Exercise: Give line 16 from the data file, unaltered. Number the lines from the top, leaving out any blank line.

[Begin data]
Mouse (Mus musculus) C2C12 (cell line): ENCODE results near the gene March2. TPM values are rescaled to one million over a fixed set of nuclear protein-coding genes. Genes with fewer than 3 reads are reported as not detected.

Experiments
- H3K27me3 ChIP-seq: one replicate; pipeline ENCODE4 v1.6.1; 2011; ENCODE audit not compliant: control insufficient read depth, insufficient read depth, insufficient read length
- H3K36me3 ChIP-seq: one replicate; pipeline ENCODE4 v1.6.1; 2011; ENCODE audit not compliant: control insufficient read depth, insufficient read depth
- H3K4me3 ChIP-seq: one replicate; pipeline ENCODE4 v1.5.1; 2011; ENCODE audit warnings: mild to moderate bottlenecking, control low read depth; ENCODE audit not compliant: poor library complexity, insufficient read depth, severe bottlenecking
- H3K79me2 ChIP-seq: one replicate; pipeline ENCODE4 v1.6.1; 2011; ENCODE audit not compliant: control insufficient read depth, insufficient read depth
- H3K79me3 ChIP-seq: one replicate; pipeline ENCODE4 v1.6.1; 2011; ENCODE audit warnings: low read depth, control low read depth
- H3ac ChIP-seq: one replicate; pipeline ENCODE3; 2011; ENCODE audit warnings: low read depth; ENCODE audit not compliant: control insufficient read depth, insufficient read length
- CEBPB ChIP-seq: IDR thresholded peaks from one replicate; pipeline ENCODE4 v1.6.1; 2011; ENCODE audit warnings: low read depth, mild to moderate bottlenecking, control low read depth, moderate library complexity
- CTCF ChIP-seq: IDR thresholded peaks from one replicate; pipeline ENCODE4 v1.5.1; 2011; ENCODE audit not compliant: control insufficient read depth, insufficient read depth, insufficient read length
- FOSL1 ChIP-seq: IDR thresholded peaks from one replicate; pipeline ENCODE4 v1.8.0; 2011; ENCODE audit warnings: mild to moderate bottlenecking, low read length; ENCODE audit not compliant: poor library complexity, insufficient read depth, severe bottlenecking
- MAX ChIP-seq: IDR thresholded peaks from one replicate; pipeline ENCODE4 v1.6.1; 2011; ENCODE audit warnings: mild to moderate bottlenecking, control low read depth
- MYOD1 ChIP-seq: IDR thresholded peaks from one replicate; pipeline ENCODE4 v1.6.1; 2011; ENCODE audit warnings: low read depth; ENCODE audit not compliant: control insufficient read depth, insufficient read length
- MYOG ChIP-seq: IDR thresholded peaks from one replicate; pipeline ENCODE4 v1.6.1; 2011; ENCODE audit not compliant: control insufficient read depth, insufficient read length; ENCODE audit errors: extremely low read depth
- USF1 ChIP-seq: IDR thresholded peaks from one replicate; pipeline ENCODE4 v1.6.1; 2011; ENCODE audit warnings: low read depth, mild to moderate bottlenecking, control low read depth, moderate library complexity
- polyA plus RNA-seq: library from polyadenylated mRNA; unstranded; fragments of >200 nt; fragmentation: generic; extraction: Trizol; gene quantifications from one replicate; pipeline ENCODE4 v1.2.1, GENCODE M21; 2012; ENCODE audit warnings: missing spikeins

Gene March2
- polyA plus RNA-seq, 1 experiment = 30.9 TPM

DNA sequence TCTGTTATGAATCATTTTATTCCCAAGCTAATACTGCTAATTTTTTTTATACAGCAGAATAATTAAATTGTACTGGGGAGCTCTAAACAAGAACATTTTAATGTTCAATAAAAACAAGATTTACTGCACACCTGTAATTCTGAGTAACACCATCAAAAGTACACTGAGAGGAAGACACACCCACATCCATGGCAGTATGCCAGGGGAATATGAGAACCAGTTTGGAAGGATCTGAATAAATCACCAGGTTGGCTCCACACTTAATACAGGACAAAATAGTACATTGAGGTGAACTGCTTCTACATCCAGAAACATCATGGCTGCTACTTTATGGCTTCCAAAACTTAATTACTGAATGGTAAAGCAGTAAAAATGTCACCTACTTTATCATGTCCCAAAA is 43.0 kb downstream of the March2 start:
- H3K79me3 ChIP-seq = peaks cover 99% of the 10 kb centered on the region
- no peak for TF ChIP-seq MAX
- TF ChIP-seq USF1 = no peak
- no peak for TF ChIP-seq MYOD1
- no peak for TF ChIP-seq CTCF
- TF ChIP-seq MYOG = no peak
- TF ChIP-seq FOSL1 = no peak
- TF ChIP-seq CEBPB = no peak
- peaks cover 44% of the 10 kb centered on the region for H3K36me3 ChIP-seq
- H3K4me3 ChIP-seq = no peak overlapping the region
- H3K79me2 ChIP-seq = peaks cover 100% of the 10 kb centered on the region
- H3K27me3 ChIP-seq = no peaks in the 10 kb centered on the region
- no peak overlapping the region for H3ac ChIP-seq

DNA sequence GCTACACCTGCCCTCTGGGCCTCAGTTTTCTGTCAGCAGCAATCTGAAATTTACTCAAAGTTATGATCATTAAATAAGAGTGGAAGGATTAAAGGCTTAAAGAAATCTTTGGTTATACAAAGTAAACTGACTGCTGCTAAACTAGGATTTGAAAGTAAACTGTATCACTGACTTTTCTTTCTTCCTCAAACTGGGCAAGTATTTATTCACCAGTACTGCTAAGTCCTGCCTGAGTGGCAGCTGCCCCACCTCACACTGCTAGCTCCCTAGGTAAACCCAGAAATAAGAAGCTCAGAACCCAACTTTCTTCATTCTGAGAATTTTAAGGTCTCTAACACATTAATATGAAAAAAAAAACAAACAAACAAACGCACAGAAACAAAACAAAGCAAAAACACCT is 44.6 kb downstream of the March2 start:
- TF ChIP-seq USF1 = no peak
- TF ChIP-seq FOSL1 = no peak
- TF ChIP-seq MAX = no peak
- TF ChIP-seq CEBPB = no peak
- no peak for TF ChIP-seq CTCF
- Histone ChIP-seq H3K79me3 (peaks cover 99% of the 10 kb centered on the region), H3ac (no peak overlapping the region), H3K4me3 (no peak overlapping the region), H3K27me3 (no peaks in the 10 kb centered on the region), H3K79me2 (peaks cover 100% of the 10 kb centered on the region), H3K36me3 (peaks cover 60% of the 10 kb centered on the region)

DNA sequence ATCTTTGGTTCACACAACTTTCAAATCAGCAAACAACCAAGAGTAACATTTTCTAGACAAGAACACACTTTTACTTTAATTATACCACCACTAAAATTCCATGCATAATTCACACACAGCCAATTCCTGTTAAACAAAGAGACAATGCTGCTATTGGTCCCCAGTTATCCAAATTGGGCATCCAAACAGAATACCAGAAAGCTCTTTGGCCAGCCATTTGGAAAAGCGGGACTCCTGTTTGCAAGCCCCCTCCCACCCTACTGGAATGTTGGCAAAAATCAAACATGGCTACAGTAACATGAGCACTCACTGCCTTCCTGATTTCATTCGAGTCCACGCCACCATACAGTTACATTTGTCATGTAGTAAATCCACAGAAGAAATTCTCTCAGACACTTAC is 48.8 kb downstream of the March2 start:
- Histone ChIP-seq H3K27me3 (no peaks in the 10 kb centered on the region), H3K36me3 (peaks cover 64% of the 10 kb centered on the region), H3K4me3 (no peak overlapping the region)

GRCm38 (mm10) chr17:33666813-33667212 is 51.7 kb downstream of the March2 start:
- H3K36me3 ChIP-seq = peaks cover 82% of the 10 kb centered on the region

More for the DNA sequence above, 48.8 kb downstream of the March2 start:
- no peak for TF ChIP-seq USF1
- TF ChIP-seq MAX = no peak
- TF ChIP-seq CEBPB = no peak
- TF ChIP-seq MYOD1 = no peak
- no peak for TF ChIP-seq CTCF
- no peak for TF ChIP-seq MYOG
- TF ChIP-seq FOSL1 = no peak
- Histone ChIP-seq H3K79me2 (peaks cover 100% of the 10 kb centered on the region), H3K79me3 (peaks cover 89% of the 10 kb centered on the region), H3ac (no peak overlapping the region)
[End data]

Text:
- polyA plus RNA-seq: library from polyadenylated mRNA; unstranded; fragments of >200 nt; fragmentation: generic; extraction: Trizol; gene quantifications from one replicate; pipeline ENCODE4 v1.2.1, GENCODE M21; 2012; ENCODE audit warnings: missing spikeins